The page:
Earlier this year the “In Good Faith” column of the Independent newspaper included a rather paradoxical observation by Focus on the Family president Jim Daly, as he answered the question: “Does morality require a religious foundation?” Daly referred to lay theologian and novelist C.S. Lewis who, he said, held the notion that “a sense of right and wrong is innate to human nature.” Daly went on to say this very notion is evidence for God’s existence and said “without Him [God] there would be no such thing as goodness.”
This is a social event where non-religious people get together to both strengthen friendships and make new friends. Some people buy food, some just tea or coffee, and some buy nothing. No one leads the events. We just talk, listen, and visit.
Social Movements Matter: From Selma to Ferguson, From Earth Day to Climate Change
April 23, 7:00 pm
Tribal Tales of Paternal Gods and Predator Peoples: a parody on power, privilege and property, a play by Bill DurlandSubmitted by ftcsadmin2 on Mon, 04/13/2015 - 08:48.
Be shocked and enjoy the humor. What role do religious legends play in the wars, violence and injustice in today's world? Join us for another of Bill Durland's satirical bombshells as the Colorado Springs Reader's Theater Players tell the story.
David H. Lord Theater
Cottonwood Center for the Performing Arts
427 West Colorado Avenue
Colorado Springs, Colorado
The 74th Annual Conference of the American Humanist Association will be held in Denver Colorado on May 7-10, 2015 at the Grand Hyatt Hotel at 1750 Welton Street.
For schedule information, please visit http://conference.americanhumanist.org/schedule2015/.
Come and enjoy good food and great conversation with other Freethinkers! Bring a dish to share, bring your spouse and/or friend, and bring a bottle of beer or wine or whatever you’d like to drink; coffee and tea are provided by the host(s). Socials usually begin at 6:00 pm and break up around 9:00 pm. Remember to mark your calendar; socials are on the second Saturday of the month. Please click "Read more" for further details . . .
It appears that a small number of extremely well funded Christians and Christian groups have been relatively successful in buying (from our "elected" "representatives") the legal precedent that Christian "freedom of religion" does not exist unless Christians have the ability (special right) to deny a wide variety of freedoms from everyone else. Non-Christians and non-believers already have to put up with frank religiousity in government settings such as government sponsored prayer favoring a single religion, religious statements favoring judeo-christian religion on currency, state sponsored religiously motivated limits to reproductive freedom, unequal treatment of minorities based on religious beliefs, state support of religion through tax free status, etc., etc., etc.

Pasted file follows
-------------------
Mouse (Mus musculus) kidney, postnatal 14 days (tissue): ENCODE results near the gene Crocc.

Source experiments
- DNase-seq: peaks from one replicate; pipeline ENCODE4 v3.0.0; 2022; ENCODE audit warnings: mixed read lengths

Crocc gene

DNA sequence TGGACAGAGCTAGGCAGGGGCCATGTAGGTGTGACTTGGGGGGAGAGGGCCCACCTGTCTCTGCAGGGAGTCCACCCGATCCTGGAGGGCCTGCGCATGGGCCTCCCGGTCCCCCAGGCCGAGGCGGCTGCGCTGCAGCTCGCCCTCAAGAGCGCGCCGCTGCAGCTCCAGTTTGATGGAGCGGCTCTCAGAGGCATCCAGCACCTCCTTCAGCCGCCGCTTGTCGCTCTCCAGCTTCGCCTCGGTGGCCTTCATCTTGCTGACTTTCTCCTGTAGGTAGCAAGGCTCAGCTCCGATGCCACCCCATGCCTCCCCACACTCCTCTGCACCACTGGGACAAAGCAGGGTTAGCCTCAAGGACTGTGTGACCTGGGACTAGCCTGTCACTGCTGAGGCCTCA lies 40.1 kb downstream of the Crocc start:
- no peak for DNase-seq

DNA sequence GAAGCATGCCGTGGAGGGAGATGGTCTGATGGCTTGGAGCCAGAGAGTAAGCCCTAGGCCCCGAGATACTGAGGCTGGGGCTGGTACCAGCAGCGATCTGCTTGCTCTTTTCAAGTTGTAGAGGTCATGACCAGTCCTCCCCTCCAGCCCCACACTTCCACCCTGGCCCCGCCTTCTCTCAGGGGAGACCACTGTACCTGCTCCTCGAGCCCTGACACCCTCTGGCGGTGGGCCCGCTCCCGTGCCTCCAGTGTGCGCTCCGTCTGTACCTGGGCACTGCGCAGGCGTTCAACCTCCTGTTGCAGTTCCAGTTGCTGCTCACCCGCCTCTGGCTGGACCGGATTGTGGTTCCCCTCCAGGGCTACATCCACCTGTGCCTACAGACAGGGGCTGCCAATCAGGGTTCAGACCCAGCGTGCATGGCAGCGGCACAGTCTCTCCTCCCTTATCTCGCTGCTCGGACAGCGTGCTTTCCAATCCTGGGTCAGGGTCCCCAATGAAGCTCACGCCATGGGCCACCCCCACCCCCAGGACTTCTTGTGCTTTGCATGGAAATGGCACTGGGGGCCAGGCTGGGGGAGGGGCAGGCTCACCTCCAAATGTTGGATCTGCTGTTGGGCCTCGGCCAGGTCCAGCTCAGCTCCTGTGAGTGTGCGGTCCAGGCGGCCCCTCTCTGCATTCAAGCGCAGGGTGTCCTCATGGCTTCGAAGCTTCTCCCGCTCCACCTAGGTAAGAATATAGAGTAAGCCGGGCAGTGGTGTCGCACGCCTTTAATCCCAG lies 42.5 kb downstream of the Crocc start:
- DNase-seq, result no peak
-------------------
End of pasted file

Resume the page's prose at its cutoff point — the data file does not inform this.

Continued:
What if some foreign country attacked someone in your neighborhood, city, state, or nation with deadly rockets or bombs? What if they killed acquaintances, family members, or friends, and blew up your house, business, school, or other important local infrastructure? Whether you agreed with that country's motives or ideals or not, would you willingly support that country, help it achieve its goals, or do as its leaders asked? Would you see the foreign country as your friend - - or would you see that country’s citizens as an enemy?
In September 2013 and again in May 2014, courts rejected lawsuits brought by the Freedom From Religion Foundation (FFRF) to remove the motto “In God We Trust” from U.S. currency. The courts said the phrase does not impose a substantial burden on unbelievers and does not violate the Establishment Clause of the Constitution. Plaintiffs, represented by lawyer and atheist Michael Newdow, had argued that they were “forced to proselytize -- by an Act of Congress -- for a deity they don’t believe in whenever they handle money.”
by Andrew Seidel, Freedom From Religion Foundation
The satirical French magazine Charlie Hebdo is the latest target for religiously-motivated violence. Three Muslim men didn't like the way the authors, journalists, and cartoonists thought, so they murdered them. Twelve lives ended. Families shattered. Children parentless. And Bill Donahue of the Catholic League says, "Muslims are right to be angry." Donahue sided with the murderers, condemning only their method but saying that we should not "tolerate the kind of intolerance that provoked this violent reaction" and that it was "too bad" Charlie's editor "didn't understand the role he played in his" own death. Isn't it just like religion to blame the victim?